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In terms of the content of this episode — I don’t want to give any spoilers —

It’s okay. I know what happens.

I’m interested in the relationship between Stan and Phillip, and there is a really nice bit of neighborly bonding in this episode. I feel like Stan genuinely sees a friendship with Philip, but do you think that there are still reservations there? Do you think that he still has any distrust for him and vice versa?

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Right. The vice versa is pretty clear. Phillip knows everything. Stan doesn’t. Although you ask about how much residual distrust there is, or suspicion, but I think if you live in this world of counter-intelligence and spycraft, there’s never a clean slate as there are for civilians, though I do think Stan’s suspicion of Philip, which is at a peak at the very first episode of the show, when he’s back breaking into his garage to look through his car, I think have been somewhat assuaged since then. There is an authentic friendship between the two of them, at least from Stan’s point of view. It’s evolving. Phillip is one of his — they have been each other’s only friends since we’ve been on the show. They’re in a new city. He’s left his life in the midwest behind and he doesn’t know that many people other than through work or through the neighborhood.

I love the scene in this episode because it’s one of the most authentic and relaxed scenes that they’ve had in our show. Phillip ends up going over there because he has a beach chair to get rid of. I don’t think he’s going over with an agenda or on a mission or looking for any particular information from Stan. He’s going there because he wants to. It’s one of the more authentic, friendly scenes between these two characters that we’ve had. Of course, it presents itself with some opportunities because Stan starts to talk about work and Phillip is able to garner some information, but it’s not really the motivation or the intention of the scene.

I guess that’s what I meant about vice versa. It’s interesting because Phillip is sort of using Stan but you also seem him developing a fondness and a real relationship that fits in with the show's larger themes of how you balance being a spy and being human.

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I think there’s an authentic connection between these two characters. They are, to some degree, mirrors of each other. Stan is the American Philip. They have struggles of this world that they inhabit, of counter-intelligence and spy-craft, so there’s a simpatico resonance for the two of them. I think there’s an understanding that may not even be conscious from Stan’s point of view. But there is a connection and an affection between the two of them.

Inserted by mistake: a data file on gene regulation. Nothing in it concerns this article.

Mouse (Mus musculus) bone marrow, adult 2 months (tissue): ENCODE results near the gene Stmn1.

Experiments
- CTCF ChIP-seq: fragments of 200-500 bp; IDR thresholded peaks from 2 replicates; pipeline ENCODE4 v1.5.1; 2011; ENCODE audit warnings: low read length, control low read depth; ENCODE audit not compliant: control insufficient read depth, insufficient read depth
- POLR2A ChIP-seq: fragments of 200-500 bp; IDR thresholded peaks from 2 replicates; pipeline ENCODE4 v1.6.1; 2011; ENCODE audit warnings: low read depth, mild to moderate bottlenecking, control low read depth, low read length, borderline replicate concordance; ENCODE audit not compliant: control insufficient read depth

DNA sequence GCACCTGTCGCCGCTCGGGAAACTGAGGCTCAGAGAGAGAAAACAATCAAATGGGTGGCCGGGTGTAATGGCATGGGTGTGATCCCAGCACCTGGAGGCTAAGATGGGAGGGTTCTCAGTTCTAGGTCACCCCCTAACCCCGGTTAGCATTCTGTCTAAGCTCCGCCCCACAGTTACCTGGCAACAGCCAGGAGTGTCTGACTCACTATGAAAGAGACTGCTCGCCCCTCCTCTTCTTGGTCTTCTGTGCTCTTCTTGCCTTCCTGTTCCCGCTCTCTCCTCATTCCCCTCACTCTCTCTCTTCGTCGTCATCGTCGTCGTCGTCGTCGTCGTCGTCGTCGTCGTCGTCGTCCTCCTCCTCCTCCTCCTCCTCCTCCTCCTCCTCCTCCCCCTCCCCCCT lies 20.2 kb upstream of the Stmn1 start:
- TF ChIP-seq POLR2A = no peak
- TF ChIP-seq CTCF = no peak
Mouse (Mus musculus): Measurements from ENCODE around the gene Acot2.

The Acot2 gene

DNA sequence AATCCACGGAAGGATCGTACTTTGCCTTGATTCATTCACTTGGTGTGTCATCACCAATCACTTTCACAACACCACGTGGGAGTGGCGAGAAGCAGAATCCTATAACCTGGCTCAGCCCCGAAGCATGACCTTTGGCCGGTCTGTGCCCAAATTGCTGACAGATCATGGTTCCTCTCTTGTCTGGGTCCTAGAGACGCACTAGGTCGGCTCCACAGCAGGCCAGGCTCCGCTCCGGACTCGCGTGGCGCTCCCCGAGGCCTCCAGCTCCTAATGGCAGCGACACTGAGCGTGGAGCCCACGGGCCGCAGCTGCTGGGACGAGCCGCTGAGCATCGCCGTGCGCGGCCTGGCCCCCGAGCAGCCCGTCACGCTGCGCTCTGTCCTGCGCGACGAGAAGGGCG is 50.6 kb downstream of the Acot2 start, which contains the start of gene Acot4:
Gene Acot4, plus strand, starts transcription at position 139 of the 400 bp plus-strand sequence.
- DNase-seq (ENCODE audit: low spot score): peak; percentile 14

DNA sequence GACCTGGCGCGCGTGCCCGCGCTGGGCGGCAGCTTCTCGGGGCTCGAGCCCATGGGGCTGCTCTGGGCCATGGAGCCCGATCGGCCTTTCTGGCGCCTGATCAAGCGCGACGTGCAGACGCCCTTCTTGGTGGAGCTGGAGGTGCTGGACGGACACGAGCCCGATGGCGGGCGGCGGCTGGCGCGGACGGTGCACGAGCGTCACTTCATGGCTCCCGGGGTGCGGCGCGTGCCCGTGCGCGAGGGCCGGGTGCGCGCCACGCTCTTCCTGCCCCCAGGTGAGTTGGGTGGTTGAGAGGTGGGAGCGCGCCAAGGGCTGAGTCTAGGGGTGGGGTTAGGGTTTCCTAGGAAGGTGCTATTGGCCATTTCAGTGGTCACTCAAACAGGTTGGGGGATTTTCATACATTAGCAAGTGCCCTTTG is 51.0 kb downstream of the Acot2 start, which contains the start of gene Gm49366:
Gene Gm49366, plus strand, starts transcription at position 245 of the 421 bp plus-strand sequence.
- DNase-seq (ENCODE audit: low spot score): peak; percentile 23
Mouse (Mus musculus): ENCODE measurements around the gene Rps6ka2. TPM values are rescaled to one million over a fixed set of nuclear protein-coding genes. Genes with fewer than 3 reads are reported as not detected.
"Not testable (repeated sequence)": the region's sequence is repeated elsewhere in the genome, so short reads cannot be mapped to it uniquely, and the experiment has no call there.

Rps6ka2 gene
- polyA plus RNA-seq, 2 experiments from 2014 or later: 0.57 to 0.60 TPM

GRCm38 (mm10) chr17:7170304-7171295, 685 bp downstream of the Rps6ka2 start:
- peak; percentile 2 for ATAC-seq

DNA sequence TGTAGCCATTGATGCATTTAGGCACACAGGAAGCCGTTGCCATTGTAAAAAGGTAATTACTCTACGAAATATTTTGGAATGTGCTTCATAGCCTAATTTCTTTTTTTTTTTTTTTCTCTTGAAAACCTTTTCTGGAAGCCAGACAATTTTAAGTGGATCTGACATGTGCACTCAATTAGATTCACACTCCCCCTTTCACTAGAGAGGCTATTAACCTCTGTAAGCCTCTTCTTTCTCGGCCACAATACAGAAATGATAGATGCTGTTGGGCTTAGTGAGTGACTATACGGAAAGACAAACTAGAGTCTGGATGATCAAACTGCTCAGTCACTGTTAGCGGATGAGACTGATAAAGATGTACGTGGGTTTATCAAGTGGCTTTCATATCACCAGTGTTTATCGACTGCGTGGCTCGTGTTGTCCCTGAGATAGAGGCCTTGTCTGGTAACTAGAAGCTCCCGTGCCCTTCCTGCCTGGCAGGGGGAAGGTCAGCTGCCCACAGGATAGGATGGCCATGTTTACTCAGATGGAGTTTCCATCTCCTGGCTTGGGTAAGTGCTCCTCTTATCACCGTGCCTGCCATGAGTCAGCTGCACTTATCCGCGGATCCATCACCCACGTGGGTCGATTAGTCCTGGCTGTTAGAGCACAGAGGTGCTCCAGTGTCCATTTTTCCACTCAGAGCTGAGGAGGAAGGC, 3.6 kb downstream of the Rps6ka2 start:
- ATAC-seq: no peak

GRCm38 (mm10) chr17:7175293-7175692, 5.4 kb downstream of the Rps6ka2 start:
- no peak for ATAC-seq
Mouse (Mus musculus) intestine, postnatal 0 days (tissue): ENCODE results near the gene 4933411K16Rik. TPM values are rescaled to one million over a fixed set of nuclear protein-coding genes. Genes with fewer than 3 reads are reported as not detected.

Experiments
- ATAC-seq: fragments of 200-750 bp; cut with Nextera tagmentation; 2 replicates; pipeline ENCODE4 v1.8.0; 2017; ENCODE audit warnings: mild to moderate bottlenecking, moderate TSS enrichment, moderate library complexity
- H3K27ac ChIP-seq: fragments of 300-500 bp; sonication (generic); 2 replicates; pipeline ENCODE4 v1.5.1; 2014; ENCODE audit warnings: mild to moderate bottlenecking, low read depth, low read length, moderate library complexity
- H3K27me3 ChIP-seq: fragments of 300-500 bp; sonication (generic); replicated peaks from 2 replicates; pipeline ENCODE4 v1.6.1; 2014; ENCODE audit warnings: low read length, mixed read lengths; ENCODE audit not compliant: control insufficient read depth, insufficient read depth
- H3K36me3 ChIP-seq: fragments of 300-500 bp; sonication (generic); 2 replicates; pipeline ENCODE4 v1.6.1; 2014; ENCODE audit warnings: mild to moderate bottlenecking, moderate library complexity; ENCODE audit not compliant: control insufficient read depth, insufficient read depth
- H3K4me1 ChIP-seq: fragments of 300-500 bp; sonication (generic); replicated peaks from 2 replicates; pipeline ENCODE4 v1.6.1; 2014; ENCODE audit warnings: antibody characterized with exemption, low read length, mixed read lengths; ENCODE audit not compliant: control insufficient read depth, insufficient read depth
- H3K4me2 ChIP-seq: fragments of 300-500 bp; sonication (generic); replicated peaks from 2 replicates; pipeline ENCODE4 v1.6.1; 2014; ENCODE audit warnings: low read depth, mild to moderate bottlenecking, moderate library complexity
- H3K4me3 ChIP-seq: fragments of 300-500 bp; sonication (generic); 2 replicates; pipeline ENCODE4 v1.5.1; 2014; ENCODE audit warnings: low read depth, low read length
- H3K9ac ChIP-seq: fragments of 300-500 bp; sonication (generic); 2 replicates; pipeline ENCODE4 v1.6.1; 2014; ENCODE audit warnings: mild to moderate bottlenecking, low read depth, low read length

There’s also a scene in this episode with Stan and his son, and this season has been a lot about the second generation and how the traumas of the parents are sort of passed on to their kids. What was it like shooting this scene?

I’ve been waiting for that as an actor for a few seasons now. You never really get to see Stan with his son, and they’re very estranged and very aloof and have never really had a real scene together, other than a few passing words in the night, so I was really excited for this scene. It was great to see Stan open up more to his son and share more of his story which, oddly, his son didn’t know about really. That’s sort of brought upon by the death of one of his old partners and it’s an opening for Stan to be able to explain to Matthew what his life was like when he was away from the family for those years undercover. So hopefully that will continue.

I think it does have, as you say, an echoed sensibility. Not just in this episode but sort of the arc of the season, which is the relationship you pass to children and how you have yourself known to your children. How much of the truest self do you present to them or do you protect them from your darker side? What does it mean to be a good parent? What does it mean in terms of how you share the realities of adult life and your own identity and your own self? Obviously there’s a divergence with Philip and Elizabeth in terms of their approach to Paige and I think it’s understandable and empathetic from both points of view. Is it better to tell your children who you really are or is it better to protect them from your darker side? That’s a tough question to answer because there are understandable motivations from both points of view.

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The show is so great at dealing with these really complicated themes in such an interesting way. In terms of Stan’s backstory, do you think we'll get some flashbacks like we’ve had with Philip and Elizabeth, in terms of seeing more explicitly what being undercover did to him?

I think it would be great to get more of that insight and to see some of that. I think that would be really fun. Maybe Stan will finally get to wear a wig, which I’ve been waiting for for two and half years. At least I have.

It’s not really fair that Stan hasn’t.